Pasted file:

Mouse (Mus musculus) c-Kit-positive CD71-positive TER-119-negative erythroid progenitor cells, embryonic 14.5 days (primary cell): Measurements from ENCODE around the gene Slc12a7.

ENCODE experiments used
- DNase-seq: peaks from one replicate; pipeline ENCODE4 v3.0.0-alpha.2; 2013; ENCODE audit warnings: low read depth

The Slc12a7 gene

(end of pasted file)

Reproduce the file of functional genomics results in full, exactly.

Mouse (Mus musculus) c-Kit-positive CD71-positive TER-119-negative erythroid progenitor cells, embryonic 14.5 days (primary cell): Measurements from ENCODE around the gene Slc12a7.

ENCODE experiments used
- DNase-seq: peaks from one replicate; pipeline ENCODE4 v3.0.0-alpha.2; 2013; ENCODE audit warnings: low read depth

The Slc12a7 gene